Tipu Sultan, the 18th Century "Tiger of Mysore", ruled a kingdom which challenged British rule in India, sent ambassadors to Napoleon in Paris and was hailed as a legendary warrior by Sir Walter Scott.
|Tipu's Tiger, c.1790 (wood) by Indian School, (18th century). Made for the amusement of Sultan Tipu (1749-99); the tiger has a miniature organ with keyboard and bellows to simulate the groans of a dying British officer. Photo: BRIDGEMAN|
Today his descendants are rickshaw pullers and domestic servants in Calcutta, shunned by India's remaining royal families and humiliated by officials of a trust established to provide for their welfare.
But more than 200 years after Tipu Sultan was finally overpowered and killed by East India Company forces, mainly led by Scots officers, in the Fourth Mysore War at Seringapatam, his impoverished descendants are to have their royal status restored.
They are being rehabilitated as a mark of respect to the ruler many Indians regard as the first hero of their freedom movement.
His reputation as a great general and fearless warrior was sealed in the Second Mysore War when he defeated British forces under Sir Hector Munro at the Battle of Pollilur in 1780. With the aid of French officers, he broke through British lines and unleashed 13 offensives until the British officers finally surrendered. One of them, Captain David Baird, was held prisoner for four years before returning to his regiment and eventually leading the force which defeated Tipu Sultan in his capital, Seringapatam in 1799.
The defeat marked the start of a long and painful descent for his family. His sons and their families were rounded up, jailed and later exiled to Calcutta, where Tipu Sultan had bought large estates for them. The family's defiance of British rule led to them being progressively shunned by other Indian royal families and their fortunes steadily declined.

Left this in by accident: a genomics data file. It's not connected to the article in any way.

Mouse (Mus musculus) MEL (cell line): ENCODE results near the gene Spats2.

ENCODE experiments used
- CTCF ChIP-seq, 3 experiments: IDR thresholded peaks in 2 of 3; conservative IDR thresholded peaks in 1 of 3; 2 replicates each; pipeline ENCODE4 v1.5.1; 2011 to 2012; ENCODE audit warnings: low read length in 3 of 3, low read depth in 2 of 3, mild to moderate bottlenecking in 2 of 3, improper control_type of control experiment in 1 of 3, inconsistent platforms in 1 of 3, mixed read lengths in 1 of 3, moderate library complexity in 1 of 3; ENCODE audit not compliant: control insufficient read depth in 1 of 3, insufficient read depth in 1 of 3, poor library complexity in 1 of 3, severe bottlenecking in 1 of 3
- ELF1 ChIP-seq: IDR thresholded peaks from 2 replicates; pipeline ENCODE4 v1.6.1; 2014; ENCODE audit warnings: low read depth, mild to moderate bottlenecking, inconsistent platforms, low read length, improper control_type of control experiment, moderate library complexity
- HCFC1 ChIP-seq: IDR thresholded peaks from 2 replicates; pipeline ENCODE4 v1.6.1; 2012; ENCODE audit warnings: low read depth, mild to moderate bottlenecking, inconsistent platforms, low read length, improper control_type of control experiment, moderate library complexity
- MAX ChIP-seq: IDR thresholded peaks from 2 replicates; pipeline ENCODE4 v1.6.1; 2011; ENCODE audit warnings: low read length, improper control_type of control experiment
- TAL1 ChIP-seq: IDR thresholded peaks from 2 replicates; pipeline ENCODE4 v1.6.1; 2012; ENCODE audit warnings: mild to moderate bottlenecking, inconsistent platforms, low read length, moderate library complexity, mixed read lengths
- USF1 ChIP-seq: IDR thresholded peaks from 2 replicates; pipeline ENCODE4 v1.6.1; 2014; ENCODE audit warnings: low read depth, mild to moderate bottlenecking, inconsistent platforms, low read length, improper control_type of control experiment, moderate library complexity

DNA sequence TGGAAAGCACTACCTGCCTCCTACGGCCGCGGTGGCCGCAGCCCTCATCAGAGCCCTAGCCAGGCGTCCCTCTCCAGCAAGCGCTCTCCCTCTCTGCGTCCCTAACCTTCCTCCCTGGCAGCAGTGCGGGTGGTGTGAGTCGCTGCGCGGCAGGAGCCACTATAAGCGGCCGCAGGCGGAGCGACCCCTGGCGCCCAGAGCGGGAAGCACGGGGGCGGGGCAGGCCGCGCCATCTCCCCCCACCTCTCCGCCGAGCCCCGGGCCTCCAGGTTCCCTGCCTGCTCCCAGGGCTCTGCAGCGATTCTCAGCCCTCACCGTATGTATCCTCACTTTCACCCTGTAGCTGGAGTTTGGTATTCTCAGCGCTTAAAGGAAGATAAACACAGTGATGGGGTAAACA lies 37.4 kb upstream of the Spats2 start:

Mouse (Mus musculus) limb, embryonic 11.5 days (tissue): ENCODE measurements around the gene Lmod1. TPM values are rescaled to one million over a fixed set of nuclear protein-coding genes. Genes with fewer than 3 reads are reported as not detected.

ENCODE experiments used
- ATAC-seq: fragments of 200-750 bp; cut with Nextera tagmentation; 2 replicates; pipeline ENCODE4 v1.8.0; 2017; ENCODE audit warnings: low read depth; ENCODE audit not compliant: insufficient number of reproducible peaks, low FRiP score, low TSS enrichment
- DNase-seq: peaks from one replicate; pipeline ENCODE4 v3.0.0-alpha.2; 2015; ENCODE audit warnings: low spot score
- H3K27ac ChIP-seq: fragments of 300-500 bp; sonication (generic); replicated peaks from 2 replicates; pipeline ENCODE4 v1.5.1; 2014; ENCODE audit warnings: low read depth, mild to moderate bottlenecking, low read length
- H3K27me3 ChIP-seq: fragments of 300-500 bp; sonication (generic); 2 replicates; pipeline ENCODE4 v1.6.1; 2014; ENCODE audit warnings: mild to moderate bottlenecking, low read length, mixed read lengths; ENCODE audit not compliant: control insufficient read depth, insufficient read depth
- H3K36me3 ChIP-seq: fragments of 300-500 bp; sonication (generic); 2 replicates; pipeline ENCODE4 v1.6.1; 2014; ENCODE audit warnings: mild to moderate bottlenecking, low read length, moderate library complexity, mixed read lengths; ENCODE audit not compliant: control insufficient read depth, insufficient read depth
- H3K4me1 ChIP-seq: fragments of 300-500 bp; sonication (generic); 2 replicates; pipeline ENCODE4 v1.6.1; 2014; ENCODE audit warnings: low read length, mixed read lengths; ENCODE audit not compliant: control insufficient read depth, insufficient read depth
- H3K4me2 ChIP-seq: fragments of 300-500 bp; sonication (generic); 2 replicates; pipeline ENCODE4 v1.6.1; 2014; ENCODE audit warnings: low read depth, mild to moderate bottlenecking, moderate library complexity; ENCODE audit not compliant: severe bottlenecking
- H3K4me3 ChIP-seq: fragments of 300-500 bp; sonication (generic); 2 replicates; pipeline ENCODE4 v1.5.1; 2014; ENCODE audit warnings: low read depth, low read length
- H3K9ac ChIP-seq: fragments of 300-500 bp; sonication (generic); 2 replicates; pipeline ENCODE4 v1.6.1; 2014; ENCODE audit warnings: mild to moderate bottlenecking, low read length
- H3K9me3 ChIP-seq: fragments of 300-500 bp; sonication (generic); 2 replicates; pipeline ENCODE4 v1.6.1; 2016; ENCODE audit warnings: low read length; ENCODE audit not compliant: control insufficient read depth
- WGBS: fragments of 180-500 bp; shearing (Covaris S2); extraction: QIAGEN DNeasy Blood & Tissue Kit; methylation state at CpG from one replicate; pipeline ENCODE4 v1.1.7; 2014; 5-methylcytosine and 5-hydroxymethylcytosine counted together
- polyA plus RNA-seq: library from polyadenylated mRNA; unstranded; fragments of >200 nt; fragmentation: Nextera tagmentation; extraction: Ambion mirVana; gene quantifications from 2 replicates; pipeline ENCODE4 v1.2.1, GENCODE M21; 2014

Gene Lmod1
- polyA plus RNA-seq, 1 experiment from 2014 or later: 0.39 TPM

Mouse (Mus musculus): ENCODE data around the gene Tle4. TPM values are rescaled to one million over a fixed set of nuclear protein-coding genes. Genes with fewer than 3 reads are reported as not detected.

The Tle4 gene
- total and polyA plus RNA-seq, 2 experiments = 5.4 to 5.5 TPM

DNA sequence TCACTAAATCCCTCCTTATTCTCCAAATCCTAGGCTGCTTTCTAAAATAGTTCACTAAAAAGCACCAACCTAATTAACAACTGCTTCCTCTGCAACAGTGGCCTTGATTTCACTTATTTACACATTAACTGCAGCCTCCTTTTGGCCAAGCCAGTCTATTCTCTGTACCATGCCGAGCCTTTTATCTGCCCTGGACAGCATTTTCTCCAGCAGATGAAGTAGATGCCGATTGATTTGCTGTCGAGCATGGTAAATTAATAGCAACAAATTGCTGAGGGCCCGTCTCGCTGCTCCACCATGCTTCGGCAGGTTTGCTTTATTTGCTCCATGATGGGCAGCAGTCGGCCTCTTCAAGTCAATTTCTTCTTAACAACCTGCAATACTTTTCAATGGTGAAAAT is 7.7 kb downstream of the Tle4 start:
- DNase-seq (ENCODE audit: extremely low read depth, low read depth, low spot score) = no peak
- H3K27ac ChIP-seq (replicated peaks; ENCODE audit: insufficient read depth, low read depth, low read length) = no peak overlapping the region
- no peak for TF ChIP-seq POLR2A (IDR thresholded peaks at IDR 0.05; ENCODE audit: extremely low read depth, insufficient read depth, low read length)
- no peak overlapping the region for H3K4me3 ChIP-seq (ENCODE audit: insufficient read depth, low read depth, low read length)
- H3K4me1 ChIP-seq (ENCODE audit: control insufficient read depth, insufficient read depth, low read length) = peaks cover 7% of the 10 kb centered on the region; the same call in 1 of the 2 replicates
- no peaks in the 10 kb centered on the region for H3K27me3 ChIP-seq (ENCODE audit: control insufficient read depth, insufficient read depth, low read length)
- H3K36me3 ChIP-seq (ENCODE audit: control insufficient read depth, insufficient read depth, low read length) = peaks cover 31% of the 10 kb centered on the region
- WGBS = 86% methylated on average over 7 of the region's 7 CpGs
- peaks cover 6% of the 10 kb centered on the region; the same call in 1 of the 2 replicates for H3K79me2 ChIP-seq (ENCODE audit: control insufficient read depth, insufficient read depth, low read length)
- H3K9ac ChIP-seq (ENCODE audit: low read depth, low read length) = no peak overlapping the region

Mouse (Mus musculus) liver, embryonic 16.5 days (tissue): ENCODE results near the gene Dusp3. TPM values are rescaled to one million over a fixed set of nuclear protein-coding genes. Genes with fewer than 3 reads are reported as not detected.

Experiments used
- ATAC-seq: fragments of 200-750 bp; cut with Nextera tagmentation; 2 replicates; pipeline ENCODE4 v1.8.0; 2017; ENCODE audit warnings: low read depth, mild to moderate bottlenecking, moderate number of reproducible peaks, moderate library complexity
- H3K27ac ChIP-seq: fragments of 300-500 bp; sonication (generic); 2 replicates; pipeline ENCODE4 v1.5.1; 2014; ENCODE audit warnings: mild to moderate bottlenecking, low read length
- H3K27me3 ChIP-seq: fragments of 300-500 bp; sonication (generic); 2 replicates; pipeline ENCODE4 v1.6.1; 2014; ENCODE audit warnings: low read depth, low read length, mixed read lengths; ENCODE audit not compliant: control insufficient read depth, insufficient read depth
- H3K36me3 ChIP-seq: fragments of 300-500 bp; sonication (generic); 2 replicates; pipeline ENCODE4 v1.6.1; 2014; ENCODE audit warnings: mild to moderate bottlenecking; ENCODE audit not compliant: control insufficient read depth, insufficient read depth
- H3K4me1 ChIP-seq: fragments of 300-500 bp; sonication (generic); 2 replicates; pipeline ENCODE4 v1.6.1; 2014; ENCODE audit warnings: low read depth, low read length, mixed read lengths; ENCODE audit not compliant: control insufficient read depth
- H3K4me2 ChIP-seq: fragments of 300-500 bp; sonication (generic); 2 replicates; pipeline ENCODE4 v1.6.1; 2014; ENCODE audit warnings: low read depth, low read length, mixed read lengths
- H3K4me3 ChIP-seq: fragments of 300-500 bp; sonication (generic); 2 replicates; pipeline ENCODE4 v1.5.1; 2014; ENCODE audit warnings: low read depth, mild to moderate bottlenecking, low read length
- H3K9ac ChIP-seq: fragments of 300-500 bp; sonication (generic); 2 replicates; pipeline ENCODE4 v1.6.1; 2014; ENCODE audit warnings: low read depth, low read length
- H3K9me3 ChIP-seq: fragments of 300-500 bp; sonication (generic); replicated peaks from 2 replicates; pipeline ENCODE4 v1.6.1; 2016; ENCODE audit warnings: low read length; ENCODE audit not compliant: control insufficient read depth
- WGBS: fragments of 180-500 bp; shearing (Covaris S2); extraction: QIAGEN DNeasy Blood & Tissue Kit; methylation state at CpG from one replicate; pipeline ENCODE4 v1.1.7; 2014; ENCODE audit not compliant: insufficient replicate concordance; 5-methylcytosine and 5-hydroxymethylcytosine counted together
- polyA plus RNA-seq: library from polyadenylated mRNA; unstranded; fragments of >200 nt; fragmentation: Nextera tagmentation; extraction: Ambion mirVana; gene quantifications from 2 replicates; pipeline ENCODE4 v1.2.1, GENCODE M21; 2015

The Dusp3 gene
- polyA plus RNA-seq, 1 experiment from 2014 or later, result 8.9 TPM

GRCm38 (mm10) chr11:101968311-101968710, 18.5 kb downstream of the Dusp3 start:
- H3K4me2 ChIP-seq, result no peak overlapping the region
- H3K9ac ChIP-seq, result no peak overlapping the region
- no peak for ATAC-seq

Their family estates, which include the Royal Calcutta Golf Club and the Tollygunge Club, one of the foremost gentlemen's clubs of the British Raj, are worth hundreds of millions of pounds. But they were taken over by a trust, which has refused to pay for their children's education or save them from penury. The estates were leased out on long-term peppercorn rents.
The trust's secretary, Shahid Alam, recently complained that the descendants wasted any money they had given and that the trust's role was to maintain two mosques named after the 'Tiger of Mysore' rather than provide handouts. "Most of them still have delusions of being princes and blow up all the money we give them," he said.
Now, the state government of Karnataka has agreed to rehabilitate Asif Ali Shah, a descendant of Tipu Sultan's fourth son, by providing him with a house, pay for the education of his children and accord him symbolic privileges of Indian royalty. It is understood he will attend some ceremonial events.
After more than two centuries of being punished for their ancestor's defeat of British forces, Tipu Sultan's heirs are finally set to receive the respect most Indians believe they deserve.
By Dean Nelson, South Asia Editor
Source : www.telegraph.co.uk